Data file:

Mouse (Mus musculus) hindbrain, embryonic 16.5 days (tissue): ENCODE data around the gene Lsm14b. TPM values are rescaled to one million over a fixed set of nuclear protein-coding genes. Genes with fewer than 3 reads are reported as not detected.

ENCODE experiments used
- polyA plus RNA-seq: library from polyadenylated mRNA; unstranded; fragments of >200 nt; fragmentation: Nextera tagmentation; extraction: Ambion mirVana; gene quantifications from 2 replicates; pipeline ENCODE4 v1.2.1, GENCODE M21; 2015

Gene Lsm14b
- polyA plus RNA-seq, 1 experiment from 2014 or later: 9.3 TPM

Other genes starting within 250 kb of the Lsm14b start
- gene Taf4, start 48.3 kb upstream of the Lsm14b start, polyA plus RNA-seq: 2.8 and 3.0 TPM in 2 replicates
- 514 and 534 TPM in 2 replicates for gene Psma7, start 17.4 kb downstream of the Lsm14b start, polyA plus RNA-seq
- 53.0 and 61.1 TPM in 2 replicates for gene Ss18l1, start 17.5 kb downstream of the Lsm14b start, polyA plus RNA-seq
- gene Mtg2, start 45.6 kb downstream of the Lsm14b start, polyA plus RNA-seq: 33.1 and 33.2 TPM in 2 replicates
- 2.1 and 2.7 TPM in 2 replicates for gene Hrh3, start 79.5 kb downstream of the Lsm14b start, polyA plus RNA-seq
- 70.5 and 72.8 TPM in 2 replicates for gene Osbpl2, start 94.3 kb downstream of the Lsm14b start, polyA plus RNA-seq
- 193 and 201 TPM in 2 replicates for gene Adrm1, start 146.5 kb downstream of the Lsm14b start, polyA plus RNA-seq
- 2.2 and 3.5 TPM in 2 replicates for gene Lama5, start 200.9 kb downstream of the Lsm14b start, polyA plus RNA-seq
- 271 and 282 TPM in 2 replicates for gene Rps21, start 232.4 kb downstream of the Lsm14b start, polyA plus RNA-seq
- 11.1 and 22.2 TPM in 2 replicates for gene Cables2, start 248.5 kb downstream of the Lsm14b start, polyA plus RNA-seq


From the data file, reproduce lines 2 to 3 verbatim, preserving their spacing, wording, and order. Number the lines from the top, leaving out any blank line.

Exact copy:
ENCODE experiments used
- polyA plus RNA-seq: library from polyadenylated mRNA; unstranded; fragments of >200 nt; fragmentation: Nextera tagmentation; extraction: Ambion mirVana; gene quantifications from 2 replicates; pipeline ENCODE4 v1.2.1, GENCODE M21; 2015